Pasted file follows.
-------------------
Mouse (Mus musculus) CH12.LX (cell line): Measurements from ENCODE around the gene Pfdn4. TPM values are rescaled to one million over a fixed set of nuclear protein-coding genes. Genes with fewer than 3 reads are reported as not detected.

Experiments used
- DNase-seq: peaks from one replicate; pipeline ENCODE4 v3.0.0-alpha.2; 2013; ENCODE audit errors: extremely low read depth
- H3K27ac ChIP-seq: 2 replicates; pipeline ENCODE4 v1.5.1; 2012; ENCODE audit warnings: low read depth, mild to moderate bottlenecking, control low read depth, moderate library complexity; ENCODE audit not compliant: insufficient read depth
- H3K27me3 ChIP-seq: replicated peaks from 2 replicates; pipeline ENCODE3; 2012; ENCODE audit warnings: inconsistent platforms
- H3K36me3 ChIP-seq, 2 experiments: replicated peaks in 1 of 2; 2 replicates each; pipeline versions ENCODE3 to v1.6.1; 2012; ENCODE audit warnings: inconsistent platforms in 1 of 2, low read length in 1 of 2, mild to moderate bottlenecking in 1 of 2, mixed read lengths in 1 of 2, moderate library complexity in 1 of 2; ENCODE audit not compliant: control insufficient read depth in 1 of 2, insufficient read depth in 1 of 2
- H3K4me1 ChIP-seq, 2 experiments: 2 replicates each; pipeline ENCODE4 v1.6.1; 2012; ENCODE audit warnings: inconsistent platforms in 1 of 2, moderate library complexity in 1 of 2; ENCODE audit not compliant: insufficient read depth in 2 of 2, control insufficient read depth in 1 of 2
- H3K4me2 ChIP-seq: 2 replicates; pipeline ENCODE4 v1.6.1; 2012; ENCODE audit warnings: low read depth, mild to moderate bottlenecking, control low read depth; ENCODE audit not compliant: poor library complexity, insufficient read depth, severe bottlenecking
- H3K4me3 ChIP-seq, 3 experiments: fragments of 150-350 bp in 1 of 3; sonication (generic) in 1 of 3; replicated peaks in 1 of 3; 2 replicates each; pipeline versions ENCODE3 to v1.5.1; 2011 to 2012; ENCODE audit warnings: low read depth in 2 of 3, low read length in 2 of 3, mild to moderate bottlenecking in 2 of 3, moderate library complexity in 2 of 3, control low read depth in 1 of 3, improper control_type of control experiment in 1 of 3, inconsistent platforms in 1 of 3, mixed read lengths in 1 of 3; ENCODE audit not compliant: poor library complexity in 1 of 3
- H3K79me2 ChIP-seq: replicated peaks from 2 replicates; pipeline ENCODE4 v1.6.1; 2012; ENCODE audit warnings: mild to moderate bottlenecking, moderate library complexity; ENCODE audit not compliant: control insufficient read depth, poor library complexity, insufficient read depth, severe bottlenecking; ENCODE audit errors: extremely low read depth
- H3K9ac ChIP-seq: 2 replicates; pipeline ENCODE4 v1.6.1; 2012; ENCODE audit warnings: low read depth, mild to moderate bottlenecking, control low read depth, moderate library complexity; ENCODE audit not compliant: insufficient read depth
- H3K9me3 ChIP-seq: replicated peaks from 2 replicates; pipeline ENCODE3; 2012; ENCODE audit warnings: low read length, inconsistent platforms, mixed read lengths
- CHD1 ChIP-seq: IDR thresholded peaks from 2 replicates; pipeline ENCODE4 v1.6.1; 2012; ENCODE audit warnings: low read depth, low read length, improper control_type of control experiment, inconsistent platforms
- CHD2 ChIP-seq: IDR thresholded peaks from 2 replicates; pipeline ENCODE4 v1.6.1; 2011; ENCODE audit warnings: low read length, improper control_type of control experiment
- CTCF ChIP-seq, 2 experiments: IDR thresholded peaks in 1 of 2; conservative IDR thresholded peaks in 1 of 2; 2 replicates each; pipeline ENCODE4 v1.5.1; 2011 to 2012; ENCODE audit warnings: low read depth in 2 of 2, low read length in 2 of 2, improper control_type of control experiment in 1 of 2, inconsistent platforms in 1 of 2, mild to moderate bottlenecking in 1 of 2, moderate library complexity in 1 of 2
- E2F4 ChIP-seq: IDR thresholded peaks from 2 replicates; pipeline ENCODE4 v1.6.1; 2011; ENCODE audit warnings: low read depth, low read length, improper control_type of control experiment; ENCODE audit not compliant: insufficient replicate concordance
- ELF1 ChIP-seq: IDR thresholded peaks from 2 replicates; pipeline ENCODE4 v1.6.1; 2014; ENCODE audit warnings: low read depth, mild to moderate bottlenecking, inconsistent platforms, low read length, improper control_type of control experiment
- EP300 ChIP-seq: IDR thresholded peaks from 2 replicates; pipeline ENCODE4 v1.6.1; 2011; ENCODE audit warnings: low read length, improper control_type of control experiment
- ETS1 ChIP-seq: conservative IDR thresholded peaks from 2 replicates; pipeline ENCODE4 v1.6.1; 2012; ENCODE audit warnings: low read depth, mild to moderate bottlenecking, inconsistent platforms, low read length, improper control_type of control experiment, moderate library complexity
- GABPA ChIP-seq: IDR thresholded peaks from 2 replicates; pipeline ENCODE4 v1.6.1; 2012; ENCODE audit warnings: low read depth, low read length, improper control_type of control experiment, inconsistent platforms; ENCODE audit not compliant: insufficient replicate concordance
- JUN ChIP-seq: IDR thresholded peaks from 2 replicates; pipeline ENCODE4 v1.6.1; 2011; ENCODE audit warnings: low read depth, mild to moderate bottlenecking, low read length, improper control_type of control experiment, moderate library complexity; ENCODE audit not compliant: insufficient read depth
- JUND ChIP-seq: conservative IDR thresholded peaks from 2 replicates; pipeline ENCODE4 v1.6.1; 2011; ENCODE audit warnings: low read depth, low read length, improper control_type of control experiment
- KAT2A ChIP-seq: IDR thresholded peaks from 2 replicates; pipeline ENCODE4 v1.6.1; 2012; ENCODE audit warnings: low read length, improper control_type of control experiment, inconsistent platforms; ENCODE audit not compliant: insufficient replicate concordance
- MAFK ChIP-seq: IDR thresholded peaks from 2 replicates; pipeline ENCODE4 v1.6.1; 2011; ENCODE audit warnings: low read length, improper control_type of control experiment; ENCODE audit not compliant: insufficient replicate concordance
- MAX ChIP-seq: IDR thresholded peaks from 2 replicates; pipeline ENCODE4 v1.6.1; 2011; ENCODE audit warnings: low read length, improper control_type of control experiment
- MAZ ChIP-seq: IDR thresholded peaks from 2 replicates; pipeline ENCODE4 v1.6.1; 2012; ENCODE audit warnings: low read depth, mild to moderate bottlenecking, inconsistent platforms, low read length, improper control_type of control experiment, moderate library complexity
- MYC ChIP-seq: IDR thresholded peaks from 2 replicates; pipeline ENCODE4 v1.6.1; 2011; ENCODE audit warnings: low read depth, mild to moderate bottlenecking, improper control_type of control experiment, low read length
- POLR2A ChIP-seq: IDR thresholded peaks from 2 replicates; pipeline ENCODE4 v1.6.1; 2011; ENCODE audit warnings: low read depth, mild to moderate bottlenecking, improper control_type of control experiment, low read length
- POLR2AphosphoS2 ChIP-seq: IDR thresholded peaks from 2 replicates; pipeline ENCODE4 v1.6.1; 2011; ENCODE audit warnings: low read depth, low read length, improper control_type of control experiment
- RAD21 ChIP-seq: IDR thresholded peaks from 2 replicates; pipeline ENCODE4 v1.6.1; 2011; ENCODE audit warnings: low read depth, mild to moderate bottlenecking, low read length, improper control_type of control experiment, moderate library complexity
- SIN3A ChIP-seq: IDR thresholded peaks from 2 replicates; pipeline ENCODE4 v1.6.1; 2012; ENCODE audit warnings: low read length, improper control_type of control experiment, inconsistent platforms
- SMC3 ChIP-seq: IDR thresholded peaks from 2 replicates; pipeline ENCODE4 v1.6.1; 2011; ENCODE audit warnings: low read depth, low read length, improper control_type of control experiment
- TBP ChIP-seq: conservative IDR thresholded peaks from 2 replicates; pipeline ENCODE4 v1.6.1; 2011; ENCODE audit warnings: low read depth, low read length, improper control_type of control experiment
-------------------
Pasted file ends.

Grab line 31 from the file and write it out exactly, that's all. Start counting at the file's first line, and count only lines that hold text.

- SIN3A ChIP-seq: IDR thresholded peaks from 2 replicates; pipeline ENCODE4 v1.6.1; 2012; ENCODE audit warnings: low read length, improper control_type of control experiment, inconsistent platforms